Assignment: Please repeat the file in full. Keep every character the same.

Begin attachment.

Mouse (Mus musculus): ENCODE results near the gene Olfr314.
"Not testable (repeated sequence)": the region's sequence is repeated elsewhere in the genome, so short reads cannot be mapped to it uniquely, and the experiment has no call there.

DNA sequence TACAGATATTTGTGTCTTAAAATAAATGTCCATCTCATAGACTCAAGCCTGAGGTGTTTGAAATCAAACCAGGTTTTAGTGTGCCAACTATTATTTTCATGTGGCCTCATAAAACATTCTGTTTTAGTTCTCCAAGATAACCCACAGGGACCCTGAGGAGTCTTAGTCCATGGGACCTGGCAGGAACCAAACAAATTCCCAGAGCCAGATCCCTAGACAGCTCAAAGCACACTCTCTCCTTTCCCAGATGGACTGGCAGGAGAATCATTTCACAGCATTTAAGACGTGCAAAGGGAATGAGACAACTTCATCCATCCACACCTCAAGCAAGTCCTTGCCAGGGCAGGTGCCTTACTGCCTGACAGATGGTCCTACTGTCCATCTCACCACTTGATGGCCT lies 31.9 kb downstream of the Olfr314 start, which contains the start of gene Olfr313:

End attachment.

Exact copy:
Mouse (Mus musculus): ENCODE results near the gene Olfr314.
"Not testable (repeated sequence)": the region's sequence is repeated elsewhere in the genome, so short reads cannot be mapped to it uniquely, and the experiment has no call there.

DNA sequence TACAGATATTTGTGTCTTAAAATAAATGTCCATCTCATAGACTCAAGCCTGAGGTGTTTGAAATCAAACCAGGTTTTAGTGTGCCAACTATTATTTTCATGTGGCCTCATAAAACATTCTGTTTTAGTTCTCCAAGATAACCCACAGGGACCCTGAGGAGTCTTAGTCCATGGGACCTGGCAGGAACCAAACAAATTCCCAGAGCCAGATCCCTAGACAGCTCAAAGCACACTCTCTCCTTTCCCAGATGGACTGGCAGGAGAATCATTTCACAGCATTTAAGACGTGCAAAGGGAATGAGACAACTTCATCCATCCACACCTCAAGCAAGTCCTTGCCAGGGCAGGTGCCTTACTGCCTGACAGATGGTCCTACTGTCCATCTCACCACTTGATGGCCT lies 31.9 kb downstream of the Olfr314 start, which contains the start of gene Olfr313: